nVidia is not a good choice in Linux though, they oppose to the worldwide standards and refuse to cooperate with the developers of open source drivers. SLI makes very little sense in Linux, it's a handicapped and illogical attempt at scaling resources. AMD cards for instance are much stronger in compute applications, and they scale perfectly fine (without any bridge connectors, they just scale to the full extent of the resources on the card, at least on an IOMMU supporting system, which the Intel X-chipset platform is).

With hardware passthrough to a Windows guest, SLI should however work, although - again - there have been several difficulties in implementing nVidia hardware with VGA passthrough, the correct solution there would be PCI passthrough (which should work without much troubles). Generally though, AMD now also supports true colour in Linux, and you get the benefit of HSA and TrueAudio and open standards for variable sync speeds, besides the order of magnitude higher compute performance. There really is no reason to get an nVidia card, especially not such expensive cards. If you're doing this for video rendering, you might want to take a look at some professional software, like the Linux software that is used for actual big budget motion pictures. All things considered, Premiere Pro is pretty slow and consumer-grade-limiting in comparison to some advanced open source solutions (which are free as in free beer, but not not always as in freedom, because there are proprietary codecs involved in video sometimes, that require a proprietary license. That's why this software is available as open source software, so the code can be audited and is safe to use, but you have to register to legally use it, even if you don't even have to register under your real name, and it's also available from the AUR for instance without registering). These are more technical to use, but have much greater performance, make much better use of scaled hardware resources (also clusters for instance, the technique for very fast rendering used by rendering farms, which only use linux and AMD GPU cards of course, and which are hired by video production companies if they need very fast rendering of video materials, for instance for news shows, where every second counts. These rendering farms use surprisingly modest hardware, but stack several machines together in a cluster for a very powerful distributed hybrid computing solution, which is a native functionality in linux. The money otherwise wasted on those Titan Blacks could be used for a scaled system that's much more capable for instance. But I don't know what you want to do exactly of course.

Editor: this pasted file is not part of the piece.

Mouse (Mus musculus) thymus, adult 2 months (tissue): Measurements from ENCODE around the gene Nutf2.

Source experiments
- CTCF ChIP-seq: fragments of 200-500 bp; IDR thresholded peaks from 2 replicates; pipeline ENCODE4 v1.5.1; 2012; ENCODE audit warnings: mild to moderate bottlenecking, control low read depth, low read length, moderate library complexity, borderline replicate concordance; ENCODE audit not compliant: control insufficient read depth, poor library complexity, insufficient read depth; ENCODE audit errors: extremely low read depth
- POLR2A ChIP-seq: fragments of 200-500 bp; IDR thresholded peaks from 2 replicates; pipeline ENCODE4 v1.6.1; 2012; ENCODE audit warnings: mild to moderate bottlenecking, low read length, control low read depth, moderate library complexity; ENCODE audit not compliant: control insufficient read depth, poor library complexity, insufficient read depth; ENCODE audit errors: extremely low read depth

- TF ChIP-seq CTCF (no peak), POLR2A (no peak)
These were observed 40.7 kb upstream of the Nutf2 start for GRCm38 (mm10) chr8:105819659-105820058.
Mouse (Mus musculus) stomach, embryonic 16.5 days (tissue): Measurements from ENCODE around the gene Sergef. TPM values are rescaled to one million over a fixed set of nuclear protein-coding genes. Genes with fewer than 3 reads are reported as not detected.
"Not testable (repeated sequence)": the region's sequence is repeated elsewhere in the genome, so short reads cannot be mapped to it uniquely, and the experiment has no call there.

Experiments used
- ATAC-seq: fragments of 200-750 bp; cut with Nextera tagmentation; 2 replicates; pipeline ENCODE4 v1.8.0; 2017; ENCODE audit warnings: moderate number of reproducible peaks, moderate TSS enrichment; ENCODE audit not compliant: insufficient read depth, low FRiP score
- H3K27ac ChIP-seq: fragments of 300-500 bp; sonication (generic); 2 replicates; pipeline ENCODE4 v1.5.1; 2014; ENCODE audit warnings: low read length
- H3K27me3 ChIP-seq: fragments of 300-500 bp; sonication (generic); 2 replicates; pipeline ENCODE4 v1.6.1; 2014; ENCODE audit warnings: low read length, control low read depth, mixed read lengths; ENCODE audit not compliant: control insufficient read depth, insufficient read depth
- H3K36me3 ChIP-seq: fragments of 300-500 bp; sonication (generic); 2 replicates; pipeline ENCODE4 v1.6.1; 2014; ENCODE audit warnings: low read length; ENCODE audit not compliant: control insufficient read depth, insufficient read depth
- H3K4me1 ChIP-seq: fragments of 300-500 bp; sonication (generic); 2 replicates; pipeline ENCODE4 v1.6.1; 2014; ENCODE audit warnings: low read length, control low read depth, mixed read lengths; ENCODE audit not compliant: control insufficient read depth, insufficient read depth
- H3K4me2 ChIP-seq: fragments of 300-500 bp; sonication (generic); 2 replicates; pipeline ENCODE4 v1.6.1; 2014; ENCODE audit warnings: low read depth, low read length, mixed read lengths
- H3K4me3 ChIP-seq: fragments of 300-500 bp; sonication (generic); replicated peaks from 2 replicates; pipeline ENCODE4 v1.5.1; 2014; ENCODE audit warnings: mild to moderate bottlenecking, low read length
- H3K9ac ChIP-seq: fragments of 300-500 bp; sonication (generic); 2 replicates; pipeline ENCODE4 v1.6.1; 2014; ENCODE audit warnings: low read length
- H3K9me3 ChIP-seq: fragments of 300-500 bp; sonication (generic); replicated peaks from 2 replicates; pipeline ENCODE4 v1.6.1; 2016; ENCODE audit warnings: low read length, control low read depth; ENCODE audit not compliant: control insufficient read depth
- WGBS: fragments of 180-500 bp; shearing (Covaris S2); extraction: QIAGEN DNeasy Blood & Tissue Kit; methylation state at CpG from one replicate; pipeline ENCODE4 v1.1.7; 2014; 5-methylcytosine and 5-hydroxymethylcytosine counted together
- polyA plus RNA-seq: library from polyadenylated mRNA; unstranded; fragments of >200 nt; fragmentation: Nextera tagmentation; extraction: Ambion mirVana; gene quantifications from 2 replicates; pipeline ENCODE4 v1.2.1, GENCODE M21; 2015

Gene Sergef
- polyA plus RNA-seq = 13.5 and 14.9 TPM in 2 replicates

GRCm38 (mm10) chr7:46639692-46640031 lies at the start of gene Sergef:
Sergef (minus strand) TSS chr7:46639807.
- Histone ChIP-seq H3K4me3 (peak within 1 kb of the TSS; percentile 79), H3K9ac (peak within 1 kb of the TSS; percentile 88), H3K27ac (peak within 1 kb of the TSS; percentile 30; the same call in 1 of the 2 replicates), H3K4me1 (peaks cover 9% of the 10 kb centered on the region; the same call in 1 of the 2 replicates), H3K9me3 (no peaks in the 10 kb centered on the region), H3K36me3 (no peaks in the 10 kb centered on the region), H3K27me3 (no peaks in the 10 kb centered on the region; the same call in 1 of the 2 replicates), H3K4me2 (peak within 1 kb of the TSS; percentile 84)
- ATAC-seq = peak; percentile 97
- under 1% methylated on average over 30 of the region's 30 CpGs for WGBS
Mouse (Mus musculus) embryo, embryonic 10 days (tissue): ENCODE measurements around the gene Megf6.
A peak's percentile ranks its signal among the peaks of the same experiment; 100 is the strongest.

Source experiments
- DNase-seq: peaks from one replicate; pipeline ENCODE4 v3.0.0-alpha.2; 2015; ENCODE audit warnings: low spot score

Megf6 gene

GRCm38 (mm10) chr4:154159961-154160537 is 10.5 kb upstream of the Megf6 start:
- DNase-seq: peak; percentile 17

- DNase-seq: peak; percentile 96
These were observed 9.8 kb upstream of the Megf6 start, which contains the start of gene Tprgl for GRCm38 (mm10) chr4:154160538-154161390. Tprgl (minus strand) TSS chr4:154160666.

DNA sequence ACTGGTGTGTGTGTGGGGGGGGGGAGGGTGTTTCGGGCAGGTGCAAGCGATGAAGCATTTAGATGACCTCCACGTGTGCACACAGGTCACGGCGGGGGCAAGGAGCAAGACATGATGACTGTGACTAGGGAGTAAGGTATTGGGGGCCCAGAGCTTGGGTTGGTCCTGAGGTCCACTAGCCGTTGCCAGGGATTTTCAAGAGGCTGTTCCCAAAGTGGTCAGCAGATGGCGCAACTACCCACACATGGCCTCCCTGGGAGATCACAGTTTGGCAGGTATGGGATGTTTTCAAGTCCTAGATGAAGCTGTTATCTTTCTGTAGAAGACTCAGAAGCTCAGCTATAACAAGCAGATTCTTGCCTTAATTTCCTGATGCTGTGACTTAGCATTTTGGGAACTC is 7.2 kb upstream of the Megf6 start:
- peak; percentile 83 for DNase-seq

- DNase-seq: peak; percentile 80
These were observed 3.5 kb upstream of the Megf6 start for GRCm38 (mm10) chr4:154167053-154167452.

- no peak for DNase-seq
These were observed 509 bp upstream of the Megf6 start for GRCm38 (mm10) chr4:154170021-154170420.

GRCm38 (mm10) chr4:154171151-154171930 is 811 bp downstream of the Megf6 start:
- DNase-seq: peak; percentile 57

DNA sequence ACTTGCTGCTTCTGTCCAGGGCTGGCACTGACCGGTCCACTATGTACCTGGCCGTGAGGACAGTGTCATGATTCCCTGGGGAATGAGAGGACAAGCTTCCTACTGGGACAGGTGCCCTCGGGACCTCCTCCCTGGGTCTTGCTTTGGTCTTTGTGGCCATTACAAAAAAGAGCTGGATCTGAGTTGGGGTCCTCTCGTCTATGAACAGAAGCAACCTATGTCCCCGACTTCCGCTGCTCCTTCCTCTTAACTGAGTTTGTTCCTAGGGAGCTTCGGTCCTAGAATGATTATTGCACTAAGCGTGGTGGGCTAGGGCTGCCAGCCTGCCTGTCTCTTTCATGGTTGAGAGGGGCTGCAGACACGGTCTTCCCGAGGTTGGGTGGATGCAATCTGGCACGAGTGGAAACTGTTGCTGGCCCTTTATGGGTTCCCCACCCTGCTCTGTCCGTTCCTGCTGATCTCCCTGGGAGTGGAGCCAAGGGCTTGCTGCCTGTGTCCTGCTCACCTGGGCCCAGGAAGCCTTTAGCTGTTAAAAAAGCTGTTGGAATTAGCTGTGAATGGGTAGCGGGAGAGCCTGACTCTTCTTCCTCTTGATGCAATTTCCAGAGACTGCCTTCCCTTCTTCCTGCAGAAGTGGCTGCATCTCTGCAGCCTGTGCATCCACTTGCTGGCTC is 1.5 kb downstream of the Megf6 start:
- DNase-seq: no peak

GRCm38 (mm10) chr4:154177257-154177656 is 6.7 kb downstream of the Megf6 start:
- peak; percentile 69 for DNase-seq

With linux you can't only save on software costs, you can also save on hardware costs, because linux gets more out of any hardware and doesn't wear it down as fast (especially harddrives, and especially SSD's!). You can get more performance out of a system with much cheaper AMD FirePro's and extra PCIe SSD power, and your hardware will last longer, yet you spend more money and you can do more things that the limited Titan Blacks can't do (they have very poor compute support and don't scale nicely, you basically just waste the cost of the memory on the second and third card completely, and that's the biggest extra cost of the cards to begin with).

The best thing you can do for professional video use, is to contact a professional linux integrator that works for some video production entities. They can tell you what hardware would get you the most bang for the buck within your budget, and usually have pretty fair prices for delivering a fully functional linux system with 24/7 same day support, which is taken very seriously in the linux world. Then you'll get a better return on investment than by blowing your budget on Titan Blacks lol. Adobe Premiere Pro is not the most professional video production software, just like Photoshop Lightroom is not the most professional photo production software. It's prosumer software, and in comparison to professional linux solutions, it's pretty oldfashioned, slow, and limited in functionality. That's why movie studios, news studios, professional video production units, etc... don't use Premiere Pro, but use linux based solutions. Of course, they don't have to advertise what they use, because nobody pays them for advertising this or that software, and they have enough income without advertising for this or that software, so you have to do some research on what they use and how they use it.